SEO sources and daily links + Google+
To start off my new SEO career I read a book (The Art of SEO) and started to follow these three blogs: Search Engine Land, Blumenthals and SEOmoz. I read these daily and from now on I plan to post links to the more interesting pieces, particularly if I have a comment or observation about them. I know that there are plenty more good resources about SEO, but this is what I have mental bandwidth for. For now.
But first, the big news of the online world: Google + arrived on June 28. It took me a week to get in, but I joined it on July 5. This makes me an early adopter, but doesn’t put me on the bleeding edge. And for those who haven’t heard about Google+ yet, it’s official description is “The Google+ project makes sharing online more like sharing in real life.” The unofficial opinion about seems to be that it is a new social networking site intended to compete with Facebook .
And now today’s links with my comments in italics:
- Julie Joyce’s tips on how to do (very) low budget link building include: advertise the old-school-way, do online branding (e.g. use Knowem to check on what SNS your brandname is available), guest post on other blogs, conduct interviews and answer questions.
These tips sounded a bit obvious, but well collected for clients who want link building. (As you know getting links from quality websites pointing to your site increases your ranking at Google, which is a main goal of SEO.)
- Danny Sullivan went after the story of why Google Realtime (the service that provided search of the latest updates on various fast-paced channels) went offline: because Google’s deal with Twitter, that gave them access to the latter’s special feed, expired.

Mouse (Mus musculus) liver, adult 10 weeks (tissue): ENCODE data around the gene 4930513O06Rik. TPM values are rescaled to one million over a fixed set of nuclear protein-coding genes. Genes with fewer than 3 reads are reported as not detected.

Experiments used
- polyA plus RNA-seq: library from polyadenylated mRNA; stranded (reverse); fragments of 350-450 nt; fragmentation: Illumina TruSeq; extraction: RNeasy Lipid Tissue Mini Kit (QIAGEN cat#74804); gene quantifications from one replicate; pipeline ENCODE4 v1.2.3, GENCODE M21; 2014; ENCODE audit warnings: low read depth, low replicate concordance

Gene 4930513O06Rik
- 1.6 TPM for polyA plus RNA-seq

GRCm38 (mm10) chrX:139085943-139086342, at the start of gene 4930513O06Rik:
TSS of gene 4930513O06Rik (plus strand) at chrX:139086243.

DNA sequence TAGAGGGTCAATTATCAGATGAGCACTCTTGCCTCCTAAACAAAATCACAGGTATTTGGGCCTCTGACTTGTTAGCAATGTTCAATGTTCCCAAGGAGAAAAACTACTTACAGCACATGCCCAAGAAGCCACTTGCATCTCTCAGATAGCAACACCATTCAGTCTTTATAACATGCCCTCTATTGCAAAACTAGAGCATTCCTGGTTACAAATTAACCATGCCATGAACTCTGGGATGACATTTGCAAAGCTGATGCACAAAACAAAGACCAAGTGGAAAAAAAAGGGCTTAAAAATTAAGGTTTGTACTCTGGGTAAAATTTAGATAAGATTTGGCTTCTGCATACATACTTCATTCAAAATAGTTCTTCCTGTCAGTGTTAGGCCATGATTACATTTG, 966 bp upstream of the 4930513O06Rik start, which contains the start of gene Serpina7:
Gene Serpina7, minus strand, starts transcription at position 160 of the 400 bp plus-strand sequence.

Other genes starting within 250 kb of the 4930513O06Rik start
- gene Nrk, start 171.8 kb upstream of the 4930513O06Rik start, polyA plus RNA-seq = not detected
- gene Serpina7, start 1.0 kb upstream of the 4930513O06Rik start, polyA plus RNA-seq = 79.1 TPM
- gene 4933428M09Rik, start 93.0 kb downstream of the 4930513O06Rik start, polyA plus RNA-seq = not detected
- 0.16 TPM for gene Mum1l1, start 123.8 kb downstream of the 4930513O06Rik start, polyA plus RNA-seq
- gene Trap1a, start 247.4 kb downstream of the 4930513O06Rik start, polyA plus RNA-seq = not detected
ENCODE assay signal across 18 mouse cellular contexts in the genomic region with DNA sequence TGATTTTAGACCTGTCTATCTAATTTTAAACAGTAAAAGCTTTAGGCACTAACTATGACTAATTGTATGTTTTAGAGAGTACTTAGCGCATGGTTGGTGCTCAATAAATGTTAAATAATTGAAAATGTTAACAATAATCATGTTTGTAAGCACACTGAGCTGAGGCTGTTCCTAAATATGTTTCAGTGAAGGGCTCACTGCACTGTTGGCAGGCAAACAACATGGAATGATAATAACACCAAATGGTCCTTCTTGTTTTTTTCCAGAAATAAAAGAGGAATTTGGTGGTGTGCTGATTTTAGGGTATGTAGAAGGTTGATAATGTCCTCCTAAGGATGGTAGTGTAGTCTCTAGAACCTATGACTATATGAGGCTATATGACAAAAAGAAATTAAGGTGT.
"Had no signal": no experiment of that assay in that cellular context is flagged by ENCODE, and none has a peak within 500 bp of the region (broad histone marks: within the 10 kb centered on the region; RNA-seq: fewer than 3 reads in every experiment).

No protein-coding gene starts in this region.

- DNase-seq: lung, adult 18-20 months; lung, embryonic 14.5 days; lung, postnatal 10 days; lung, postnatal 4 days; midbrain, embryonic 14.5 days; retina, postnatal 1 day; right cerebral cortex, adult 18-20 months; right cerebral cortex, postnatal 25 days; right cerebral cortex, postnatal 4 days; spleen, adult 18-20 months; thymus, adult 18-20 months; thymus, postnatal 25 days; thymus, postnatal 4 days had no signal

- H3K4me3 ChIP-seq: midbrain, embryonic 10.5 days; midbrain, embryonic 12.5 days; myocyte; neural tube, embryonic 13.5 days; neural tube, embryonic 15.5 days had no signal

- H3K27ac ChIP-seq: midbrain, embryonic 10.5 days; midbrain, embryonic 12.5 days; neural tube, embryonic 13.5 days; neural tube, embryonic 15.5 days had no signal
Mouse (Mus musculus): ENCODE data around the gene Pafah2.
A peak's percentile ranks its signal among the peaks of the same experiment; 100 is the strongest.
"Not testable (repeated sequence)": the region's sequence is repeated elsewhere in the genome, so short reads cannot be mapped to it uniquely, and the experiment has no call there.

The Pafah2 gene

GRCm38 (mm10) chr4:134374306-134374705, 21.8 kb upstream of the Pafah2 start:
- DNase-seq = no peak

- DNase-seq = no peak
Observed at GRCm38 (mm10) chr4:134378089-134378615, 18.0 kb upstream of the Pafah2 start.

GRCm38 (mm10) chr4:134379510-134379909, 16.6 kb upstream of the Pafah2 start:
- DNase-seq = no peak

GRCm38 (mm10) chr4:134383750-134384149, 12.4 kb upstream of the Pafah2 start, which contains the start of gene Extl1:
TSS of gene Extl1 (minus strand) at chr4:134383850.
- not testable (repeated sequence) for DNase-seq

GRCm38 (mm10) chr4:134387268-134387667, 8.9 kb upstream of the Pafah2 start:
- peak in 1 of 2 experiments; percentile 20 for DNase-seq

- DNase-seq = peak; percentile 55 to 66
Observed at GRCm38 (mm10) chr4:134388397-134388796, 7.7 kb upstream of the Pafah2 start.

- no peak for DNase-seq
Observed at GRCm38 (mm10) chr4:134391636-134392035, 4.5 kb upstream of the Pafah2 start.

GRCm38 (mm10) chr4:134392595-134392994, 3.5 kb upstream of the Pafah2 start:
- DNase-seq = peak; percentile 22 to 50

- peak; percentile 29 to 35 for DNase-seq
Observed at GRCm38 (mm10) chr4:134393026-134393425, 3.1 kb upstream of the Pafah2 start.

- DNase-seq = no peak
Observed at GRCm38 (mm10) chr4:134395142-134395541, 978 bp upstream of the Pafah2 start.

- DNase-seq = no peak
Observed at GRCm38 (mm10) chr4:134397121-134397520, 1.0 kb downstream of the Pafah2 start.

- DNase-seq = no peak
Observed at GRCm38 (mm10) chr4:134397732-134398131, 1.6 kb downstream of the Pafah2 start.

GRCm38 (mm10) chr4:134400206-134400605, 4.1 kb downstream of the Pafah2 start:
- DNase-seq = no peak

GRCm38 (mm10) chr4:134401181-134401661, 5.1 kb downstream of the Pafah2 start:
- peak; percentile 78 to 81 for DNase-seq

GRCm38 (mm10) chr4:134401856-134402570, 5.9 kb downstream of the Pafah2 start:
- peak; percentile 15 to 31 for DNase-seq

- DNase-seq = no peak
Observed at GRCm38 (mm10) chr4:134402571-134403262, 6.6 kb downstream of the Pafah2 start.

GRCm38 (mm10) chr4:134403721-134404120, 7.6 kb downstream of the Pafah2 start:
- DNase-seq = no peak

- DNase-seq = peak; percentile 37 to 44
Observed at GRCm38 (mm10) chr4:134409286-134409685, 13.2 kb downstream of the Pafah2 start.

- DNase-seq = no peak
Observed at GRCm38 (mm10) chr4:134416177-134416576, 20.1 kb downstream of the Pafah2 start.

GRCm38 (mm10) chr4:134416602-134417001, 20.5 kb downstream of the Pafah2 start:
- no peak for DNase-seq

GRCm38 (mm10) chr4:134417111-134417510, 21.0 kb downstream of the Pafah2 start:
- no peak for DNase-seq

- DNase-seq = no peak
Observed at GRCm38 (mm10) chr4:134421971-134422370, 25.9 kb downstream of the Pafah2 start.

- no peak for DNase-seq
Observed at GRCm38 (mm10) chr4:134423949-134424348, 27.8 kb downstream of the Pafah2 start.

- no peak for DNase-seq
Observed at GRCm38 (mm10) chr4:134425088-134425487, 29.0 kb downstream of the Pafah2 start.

I am so curious what’s going on between these companies. I am sure there is much more to the story, than accidental lapse. There must be some big business ideas that influenced a conscious decision before this. I hope the consumer, me, will end up with better services out of the battle of the giants.
- Matt McGee reported that Picasa will be renamed to Google Photos.
I haven’t been a frequent Picasa user, because I found Flickr a better tool and because the 1 GB limit of the free Picasa account (you can always purchase more space though.) But now that one of the main features of Google+ is “photos”, by which they mean Picasa, I might end up using it more often. I understand that from a branding perspective Google Photos makes more sense for the company, but I also know that changing the name of an existing product/service is always a hassle and might mean losing existing customers. On the other hand Google probably hopes that with the help of Google+ the number of Picasa/Photos users will increase dynamically. So they gain more users by calling it Google Photos, than they lose by renaming an established brand. I hope that the changes in the service itself will not be too radical, as we just learned with my mother on how to use Picasa’s photo management tool.